2010-05-26 / Columnists
Pets, Pets, Pets
Alf Wight. Chances are, you never heard of him. Yet, he enchanted millions with his tales of a country vet, probably inspired more people than anyone else to enter the field of veterinary medicine, and was (and still is) the biggest boost to tourism of the Yorkshire Dales. If you are an animal lover, you know him better by his familiar pen name- James Herriot (1916-1995), the veterinarian and author behind All Creatures Great and Small and a host of other heartwarming books.
Last week I had the privilege of listening to James Wight, Herriot’s son, a retired veterinarian, talk about his life and the practice he shared for 25 years with his famous dad. Wight came to the U.S. to address the graduating veterinarians at the University of Pennsylvania, and later was a guest at the NYC Veterinary Specialists Hospital on West 55th Street so the city veterinary community and a few fortunate fans would get the opportunity to meet him.
In 1999, James Wight published The Real James Herriot, A Memoir of My Father. This biography gives an inside glimpse at a skilled surgeon who never let being a best-selling author interfere with his devotion to animals and people. Each Herriot chapter offers humor, compassion and insights into human nature. Wight reminisced that after his father had become a celebrity, the tour buses would arrive to demand visits while the duo was busy spaying a cat. Herriot had to set aside specific weekdays for book signings, and once joked that the waiting room had “one hamster, two Yorkshire Terriers and 45 Americans.”
Proceeds from the NYC event benefited the James Herriot Museum (www.worldofjamesherriot.org) in the UK which consists of the original Skedale househis home and surgery office as it looked in the 1940s; archival medicines and items that chronicle veterinary history; and a recreation of the set where the BBC television series- All Creatures Great and Small was filmed. The Museum holds a writing competition and a bi-annual Herriot convention.
Herriot served as a vet full time from 1940-80.The works of Herriot including sequels All Things Bright and Beautiful; All Things Wise and Wonderful capture a nostalgic era when veterinary medicine was undergoing a metamorphosis. During those four decades, antibiotics were refined whereas practices shifted from large animals to small animals, as the one-person farms gave way to conglomerates.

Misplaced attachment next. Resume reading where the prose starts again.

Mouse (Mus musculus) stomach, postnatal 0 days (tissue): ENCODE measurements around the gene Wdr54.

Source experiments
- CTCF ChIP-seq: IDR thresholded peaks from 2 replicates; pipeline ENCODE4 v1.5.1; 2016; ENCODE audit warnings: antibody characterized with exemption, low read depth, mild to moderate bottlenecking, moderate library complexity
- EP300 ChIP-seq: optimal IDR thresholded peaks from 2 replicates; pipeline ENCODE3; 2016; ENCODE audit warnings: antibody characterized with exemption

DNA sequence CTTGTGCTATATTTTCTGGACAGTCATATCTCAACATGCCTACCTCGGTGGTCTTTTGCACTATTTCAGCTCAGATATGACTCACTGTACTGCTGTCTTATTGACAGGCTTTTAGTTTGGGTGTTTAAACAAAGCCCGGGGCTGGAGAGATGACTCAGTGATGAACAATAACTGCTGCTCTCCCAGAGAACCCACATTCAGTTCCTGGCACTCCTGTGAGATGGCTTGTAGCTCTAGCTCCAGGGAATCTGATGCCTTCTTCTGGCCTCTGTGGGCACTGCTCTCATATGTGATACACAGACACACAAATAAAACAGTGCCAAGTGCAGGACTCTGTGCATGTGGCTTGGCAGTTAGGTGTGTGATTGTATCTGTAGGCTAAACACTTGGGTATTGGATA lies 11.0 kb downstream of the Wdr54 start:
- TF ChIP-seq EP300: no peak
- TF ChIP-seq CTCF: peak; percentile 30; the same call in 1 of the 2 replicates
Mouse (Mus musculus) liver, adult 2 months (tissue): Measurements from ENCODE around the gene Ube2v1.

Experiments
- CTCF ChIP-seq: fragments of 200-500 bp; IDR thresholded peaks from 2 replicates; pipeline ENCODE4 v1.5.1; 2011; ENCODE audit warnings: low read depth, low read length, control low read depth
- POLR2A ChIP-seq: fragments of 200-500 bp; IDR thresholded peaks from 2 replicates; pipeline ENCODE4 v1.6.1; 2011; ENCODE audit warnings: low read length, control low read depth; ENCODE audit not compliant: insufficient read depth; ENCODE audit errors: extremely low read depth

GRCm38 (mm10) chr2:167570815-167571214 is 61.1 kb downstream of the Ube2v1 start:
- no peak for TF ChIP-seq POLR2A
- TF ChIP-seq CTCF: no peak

Herriot’s books have sold 85-90 million copies worldwide and were later turned into two feature films plus a BBC television program, but Wight explained that fame never changed his humble father who considered himself 99% vet and 1% author- (although, in later years, 1% vet and 99% author comprised his income). He described his dad as a well-read man who enjoyed writing as a hobby. In fact, Herriot typed his manuscripts alongside his family while watching the “telly” and endured ten years of editor rejections before he was successfully published.
It wasn’t until 1972 when the St. Martin’s Press editor combined Herriot’s first two books under the new title All Creatures Great and Small that Herriot became an overnight literary sensation. At that time, if he had published under his real name, his profession would have construed this as brash advertising so Alf Wight chose “James Herriot” (after a talented soccer player) as his nom de plume. All characters (including partner Siegfried and his brother Tristan) and places were rechristened to protect the innocent or guilty, and to preserve their anonymity and that of his quaint village. Herriot sets his practice in a place called Darrowby but actually his clinic was in Thirsk.
Despite some reviewers labeling Herriot’s works as fiction, Wight insists that each animal anecdote did occur. Sometimes his father would “borrow” the cases that had happened to his son including one of my favorites- the story of Blossom, the old cow that broke away from the slaughterman and raced back home as the farmer who loved her was trying to reclaim her. Other times Herriot would morph locals so they wouldn’t recognize themselves, but they often did, just the same.
Wight chuckled about how the farmers and pet owning clients in Yorkshire were so delinquent in paying, how they wouldn’t praise your skill because you may then charge more, and how it was often years before they settled outstanding bills. The vet was always the last to get his money. Back then many emergencies, even the farm animal calls, would come in the middle of the night. Waiting until the last minute, the farmer had tried every home remedy (to save money), so the poor animal was often moribund by the time the vet got there. Still, they expected the good doctor to work a miracle, and many times, he did.
Theyounger Wight talked about Mrs. Bush who owned a pub and a piggery. His father was called out to deliver a dozen piglets while Mrs. Bush held a broom in the sow’s mouth. After Herriot’s sweaty ordeal, she offered him a bucket to clean up and a mug of ale in her pub, but was quick to hold out her hand and say: “That’ll be five bob.” In a subsequent book the parsimonious pub owner was turned into a composite character of several farmers. However, the veil was thin, since the real Mrs. Bush remarked to Herriot: “I enjoyed your book. Aye, Mr. Wight, that fellow with his pigs could’ve been me.”
For Adoption at Town of Oyster Bay Shelter (677-5784) Miller Pl. Syosset: “Atticus” #185 is an active male Shepherd mix found as a stray in Massapequa while “Simba”#865 is a small young Pit mix who has been waiting a long time for her forever home. She had obedience lessons during the time the Mixed Breeds in Need volunteer trainers were at the shelter. Dog: “Tut” white Shepherd/Lab
Cats: “Clyde” tuxedo male; “Sushi”- orange & white male in the lobby.